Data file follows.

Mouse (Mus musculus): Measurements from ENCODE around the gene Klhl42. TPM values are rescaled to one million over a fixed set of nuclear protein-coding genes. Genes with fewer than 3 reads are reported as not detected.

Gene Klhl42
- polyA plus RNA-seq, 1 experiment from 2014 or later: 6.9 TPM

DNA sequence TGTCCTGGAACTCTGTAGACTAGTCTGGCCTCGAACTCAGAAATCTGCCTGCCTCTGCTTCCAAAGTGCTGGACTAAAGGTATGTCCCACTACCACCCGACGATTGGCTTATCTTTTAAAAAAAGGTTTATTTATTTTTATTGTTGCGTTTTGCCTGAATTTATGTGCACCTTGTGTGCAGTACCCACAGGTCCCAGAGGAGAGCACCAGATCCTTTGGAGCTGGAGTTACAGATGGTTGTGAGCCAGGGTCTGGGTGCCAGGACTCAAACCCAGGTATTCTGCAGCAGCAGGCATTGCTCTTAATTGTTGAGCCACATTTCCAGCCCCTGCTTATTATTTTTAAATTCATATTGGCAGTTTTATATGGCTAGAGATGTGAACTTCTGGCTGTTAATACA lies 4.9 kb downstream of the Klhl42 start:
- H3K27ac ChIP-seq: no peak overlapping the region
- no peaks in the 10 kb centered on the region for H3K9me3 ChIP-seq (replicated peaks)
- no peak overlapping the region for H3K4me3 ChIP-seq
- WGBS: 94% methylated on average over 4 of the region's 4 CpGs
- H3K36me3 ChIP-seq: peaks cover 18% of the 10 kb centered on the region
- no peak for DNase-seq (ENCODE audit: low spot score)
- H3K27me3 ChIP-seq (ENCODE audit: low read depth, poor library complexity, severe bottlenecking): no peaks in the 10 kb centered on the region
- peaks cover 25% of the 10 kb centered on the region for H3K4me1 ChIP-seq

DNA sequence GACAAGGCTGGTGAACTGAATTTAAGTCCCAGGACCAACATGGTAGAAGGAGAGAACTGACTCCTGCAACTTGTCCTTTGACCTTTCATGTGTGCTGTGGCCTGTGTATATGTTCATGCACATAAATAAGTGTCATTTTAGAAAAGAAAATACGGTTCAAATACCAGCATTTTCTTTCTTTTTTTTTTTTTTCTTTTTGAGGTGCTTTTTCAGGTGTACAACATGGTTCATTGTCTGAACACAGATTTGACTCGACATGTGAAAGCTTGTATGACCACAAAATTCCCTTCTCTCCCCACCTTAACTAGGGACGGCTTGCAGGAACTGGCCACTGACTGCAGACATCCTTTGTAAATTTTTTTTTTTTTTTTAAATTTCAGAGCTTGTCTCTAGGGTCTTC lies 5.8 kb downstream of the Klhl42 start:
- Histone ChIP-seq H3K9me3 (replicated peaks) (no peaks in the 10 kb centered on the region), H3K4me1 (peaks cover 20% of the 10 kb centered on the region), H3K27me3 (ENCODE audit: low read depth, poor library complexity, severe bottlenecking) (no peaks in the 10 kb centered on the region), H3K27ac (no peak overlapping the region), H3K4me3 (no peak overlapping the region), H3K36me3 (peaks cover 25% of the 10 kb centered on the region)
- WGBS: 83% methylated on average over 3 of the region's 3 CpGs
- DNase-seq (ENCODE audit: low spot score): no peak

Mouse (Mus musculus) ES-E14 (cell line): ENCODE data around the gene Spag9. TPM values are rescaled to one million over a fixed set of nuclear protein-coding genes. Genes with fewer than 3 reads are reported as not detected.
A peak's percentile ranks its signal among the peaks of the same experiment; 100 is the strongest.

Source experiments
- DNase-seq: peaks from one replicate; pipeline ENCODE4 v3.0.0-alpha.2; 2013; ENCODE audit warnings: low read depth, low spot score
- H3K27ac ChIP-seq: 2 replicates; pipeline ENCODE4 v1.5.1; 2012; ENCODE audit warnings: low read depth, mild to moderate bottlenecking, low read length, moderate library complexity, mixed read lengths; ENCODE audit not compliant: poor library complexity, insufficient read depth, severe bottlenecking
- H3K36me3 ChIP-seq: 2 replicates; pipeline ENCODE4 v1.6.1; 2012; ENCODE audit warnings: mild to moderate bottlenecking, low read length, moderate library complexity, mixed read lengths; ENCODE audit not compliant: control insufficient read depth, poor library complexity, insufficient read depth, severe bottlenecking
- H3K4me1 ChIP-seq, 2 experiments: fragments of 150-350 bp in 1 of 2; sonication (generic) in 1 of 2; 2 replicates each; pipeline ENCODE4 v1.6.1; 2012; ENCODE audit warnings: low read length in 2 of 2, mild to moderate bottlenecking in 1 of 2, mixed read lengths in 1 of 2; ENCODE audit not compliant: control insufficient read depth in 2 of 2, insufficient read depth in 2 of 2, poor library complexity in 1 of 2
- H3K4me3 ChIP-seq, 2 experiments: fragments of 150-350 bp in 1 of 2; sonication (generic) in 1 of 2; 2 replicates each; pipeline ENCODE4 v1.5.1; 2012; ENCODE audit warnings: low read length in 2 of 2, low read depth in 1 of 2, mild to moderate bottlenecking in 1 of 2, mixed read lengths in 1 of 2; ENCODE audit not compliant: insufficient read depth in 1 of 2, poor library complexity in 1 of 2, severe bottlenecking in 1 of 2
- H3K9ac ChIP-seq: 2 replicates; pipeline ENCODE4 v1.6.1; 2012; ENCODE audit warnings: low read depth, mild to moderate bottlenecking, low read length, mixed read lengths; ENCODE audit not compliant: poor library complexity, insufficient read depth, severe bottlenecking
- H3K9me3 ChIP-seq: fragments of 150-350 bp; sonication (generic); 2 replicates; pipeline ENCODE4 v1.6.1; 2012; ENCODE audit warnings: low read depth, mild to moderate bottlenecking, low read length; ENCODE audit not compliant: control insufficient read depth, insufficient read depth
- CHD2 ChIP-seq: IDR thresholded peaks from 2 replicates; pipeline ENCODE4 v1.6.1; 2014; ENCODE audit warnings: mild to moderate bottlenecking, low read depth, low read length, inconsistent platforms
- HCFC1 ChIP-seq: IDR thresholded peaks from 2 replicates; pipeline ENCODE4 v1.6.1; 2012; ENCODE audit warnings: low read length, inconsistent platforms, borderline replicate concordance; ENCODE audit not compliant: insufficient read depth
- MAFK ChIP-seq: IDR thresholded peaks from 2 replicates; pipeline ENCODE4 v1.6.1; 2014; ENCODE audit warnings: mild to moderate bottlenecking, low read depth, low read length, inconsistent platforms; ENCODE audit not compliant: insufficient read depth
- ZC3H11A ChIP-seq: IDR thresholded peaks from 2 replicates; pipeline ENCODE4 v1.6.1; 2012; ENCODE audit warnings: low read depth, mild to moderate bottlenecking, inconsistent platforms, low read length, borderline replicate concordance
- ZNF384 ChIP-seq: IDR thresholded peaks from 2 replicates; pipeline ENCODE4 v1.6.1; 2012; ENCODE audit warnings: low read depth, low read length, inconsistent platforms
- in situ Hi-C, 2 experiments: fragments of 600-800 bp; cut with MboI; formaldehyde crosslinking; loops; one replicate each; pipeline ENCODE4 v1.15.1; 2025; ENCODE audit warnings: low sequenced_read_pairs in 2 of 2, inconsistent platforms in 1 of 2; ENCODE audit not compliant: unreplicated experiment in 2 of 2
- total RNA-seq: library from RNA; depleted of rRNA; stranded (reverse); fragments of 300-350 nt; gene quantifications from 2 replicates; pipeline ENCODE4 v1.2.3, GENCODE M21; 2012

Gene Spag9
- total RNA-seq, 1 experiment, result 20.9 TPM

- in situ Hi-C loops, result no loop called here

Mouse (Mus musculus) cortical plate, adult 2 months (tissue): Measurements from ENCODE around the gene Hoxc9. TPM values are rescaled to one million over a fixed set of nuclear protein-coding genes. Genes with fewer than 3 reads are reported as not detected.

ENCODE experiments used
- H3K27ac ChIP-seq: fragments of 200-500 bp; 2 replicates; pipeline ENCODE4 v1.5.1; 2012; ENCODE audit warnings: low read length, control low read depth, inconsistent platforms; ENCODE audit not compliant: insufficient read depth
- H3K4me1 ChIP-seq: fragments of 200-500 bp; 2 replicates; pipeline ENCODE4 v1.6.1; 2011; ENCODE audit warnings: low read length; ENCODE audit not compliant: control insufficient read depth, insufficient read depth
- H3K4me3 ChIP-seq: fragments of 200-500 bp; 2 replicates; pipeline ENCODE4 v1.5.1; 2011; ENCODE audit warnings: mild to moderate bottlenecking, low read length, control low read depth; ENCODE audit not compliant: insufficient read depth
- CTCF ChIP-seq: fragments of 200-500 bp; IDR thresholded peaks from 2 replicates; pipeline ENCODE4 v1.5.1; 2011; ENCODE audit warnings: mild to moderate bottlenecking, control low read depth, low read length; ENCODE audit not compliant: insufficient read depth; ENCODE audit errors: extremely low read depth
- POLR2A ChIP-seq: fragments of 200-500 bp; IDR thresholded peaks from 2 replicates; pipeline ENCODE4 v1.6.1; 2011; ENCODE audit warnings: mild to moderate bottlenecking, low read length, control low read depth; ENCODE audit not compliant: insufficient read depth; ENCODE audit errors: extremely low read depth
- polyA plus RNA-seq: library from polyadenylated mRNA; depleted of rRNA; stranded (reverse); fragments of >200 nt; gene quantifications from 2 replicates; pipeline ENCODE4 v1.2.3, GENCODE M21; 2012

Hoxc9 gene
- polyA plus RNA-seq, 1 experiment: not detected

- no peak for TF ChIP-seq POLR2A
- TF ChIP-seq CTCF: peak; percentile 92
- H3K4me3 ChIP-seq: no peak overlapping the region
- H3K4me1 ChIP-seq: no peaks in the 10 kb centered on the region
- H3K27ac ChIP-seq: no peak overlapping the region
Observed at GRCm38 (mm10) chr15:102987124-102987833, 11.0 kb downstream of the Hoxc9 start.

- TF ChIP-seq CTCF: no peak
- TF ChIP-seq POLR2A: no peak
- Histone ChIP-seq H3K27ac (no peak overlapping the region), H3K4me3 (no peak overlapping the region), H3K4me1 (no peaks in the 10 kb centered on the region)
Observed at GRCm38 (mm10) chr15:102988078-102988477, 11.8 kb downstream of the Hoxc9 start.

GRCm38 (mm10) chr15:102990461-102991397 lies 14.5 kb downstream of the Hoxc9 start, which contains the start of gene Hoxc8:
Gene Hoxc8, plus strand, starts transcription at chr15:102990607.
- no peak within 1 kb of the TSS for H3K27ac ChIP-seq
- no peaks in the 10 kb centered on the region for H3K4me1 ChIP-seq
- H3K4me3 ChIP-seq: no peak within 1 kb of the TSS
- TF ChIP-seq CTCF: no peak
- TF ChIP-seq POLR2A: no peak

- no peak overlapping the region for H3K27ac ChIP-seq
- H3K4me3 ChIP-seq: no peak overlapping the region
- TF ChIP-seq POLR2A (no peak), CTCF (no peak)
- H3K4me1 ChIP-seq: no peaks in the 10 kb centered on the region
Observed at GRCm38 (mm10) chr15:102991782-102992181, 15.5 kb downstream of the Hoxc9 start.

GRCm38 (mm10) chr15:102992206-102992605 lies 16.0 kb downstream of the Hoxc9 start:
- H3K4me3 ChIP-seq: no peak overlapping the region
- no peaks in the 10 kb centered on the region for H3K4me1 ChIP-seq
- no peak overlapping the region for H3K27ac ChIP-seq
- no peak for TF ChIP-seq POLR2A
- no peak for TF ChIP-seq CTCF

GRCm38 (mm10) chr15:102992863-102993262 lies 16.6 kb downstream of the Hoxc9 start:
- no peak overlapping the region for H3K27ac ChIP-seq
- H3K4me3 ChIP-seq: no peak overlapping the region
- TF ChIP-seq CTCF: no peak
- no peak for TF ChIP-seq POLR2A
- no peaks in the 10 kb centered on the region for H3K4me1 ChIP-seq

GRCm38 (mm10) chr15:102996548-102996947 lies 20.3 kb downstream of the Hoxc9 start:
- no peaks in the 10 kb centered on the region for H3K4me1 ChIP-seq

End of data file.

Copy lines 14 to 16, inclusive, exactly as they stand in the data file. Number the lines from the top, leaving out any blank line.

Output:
- Histone ChIP-seq H3K9me3 (replicated peaks) (no peaks in the 10 kb centered on the region), H3K4me1 (peaks cover 20% of the 10 kb centered on the region), H3K27me3 (ENCODE audit: low read depth, poor library complexity, severe bottlenecking) (no peaks in the 10 kb centered on the region), H3K27ac (no peak overlapping the region), H3K4me3 (no peak overlapping the region), H3K36me3 (peaks cover 25% of the 10 kb centered on the region)
- WGBS: 83% methylated on average over 3 of the region's 3 CpGs
- DNase-seq (ENCODE audit: low spot score): no peak